The exaggerated importance of the race of the governor of Virginia


Among the many drawbacks of nationalizing politics is this: it is exhausting.

Voters in Virginia today will choose their next governor, either Republican Glenn Youngkin or Democrat Terry McAuliffe. But it’s not just a Virginia story – the national political media has been consumed in recent weeks by every little development in the race. We got extensive coverage of the reading controversy Toni Morrison in high schools across the state, stories of how race might be affected by congress dick on President Biden’s agenda, arguments over how much the former president Donald trump questions in the countryside, and the controversy over a stupid anti-Youngkin stunt succeeded by the Lincoln Project. Apart from everything Senator Joe Manchin says today, this is the greatest story in politics.

If I lived in Virginia, I would be more than informed enough to vote in today’s election. But I don’t live in Virginia. You probably don’t either. So why should non-Virginians care so much about the election of this state?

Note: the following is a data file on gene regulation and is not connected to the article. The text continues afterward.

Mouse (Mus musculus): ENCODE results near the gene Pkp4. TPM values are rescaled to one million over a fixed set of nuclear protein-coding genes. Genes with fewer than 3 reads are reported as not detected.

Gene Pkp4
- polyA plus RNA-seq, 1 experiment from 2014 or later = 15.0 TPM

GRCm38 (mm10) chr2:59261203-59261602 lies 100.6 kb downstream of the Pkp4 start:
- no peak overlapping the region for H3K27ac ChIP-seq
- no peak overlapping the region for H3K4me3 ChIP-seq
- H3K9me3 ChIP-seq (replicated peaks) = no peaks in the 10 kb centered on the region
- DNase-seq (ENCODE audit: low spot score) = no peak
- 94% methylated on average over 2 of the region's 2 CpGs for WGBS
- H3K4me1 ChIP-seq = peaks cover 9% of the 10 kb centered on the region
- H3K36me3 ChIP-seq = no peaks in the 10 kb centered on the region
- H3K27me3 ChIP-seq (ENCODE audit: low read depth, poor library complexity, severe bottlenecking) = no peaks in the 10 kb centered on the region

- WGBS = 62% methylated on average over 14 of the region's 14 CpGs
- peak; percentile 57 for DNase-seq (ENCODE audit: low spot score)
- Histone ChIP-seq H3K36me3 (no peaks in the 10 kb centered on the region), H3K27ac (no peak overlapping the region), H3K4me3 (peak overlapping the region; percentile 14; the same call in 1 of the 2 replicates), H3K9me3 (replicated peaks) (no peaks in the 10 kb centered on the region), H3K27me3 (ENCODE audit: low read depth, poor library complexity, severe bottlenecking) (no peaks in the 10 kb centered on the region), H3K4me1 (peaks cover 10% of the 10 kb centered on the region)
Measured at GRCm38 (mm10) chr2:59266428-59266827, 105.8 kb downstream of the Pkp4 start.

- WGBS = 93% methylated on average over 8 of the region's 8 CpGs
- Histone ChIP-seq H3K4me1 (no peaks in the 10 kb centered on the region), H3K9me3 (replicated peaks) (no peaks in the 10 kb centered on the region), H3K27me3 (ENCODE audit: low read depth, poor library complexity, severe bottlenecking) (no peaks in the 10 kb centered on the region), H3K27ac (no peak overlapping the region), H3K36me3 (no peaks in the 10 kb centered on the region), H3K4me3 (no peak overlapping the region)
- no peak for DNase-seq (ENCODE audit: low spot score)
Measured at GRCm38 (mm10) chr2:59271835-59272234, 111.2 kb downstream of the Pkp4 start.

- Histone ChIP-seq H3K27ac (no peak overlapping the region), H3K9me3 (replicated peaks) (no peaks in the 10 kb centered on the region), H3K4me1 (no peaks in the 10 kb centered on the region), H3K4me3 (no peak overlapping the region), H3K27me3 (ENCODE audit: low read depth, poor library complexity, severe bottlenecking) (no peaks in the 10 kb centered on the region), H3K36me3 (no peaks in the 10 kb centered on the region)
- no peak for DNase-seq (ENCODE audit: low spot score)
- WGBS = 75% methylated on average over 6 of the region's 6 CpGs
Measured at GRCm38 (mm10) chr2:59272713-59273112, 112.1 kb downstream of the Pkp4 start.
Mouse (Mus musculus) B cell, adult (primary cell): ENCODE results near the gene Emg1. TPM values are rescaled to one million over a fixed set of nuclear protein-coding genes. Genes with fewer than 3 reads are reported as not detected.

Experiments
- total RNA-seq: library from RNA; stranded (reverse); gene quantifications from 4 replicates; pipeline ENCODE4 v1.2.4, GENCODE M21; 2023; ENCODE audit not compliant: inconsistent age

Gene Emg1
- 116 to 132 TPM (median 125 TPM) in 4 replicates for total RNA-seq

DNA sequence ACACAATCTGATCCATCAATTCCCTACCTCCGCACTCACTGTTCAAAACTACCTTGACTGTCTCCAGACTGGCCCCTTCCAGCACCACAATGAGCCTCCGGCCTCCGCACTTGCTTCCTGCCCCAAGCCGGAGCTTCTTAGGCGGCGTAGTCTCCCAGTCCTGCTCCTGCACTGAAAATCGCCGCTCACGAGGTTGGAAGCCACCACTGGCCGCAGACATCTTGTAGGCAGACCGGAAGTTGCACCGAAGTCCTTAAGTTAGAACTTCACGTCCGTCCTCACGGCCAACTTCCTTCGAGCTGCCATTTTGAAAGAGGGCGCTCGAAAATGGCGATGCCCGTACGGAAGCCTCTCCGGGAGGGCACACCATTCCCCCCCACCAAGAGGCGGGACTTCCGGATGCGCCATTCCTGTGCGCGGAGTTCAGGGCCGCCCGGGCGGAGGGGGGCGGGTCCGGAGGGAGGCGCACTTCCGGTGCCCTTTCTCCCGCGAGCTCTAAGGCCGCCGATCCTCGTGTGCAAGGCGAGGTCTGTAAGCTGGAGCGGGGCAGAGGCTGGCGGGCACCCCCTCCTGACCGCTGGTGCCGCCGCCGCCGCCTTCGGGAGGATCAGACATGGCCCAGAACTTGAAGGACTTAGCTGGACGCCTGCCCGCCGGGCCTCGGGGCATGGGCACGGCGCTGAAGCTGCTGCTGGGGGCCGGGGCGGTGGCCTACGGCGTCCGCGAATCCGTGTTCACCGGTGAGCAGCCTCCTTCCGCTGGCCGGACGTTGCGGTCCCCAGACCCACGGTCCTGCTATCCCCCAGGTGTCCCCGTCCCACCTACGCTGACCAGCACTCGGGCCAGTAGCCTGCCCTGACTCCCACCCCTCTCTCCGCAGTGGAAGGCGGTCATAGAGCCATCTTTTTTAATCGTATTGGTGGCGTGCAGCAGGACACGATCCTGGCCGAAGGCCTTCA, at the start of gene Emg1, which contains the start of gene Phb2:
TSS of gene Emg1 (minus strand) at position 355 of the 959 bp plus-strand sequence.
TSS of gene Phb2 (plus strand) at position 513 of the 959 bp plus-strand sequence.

I suspect we shouldn’t, and probably wouldn’t – at least not at this point reflected in the media coverage – if it weren’t for the fact that much of our political media is concentrated in Washington, DC, which makes the Virginia run a backyard story for so many reporters who cover it. A similar dynamic exists in New York City, where media coverage of the June mayoral primary election won by Eric Adams drew an inordinate number of thoughts in seemingly non-New York media outlets on What This All Ways. Compare this treatment to Boston, another large city on the east coast that is elect a mayor today, but has not received roughly the same level of national review.

But the political media have also become obsessed in recent years with analyzing every race or special election out of year for its national implications, for what they say about Trump or Biden or the Democrats or Republicans or crime or other. (Hey, I’m guilty too.) That means the national electoral cycle never really ends, or even slows down. And this can distort the meaning of these campaigns, which are often based on local and parish concerns like Youngkin’s vow to end the grocery tax.

There is a tendency these days to dismiss the old adage that “all politics is local”. Maybe it is. But in the end, the Virginia election will necessarily mean more to Virginia voters than the rest of us, and that’s okay. The rest of us don’t have to worry about it that much.


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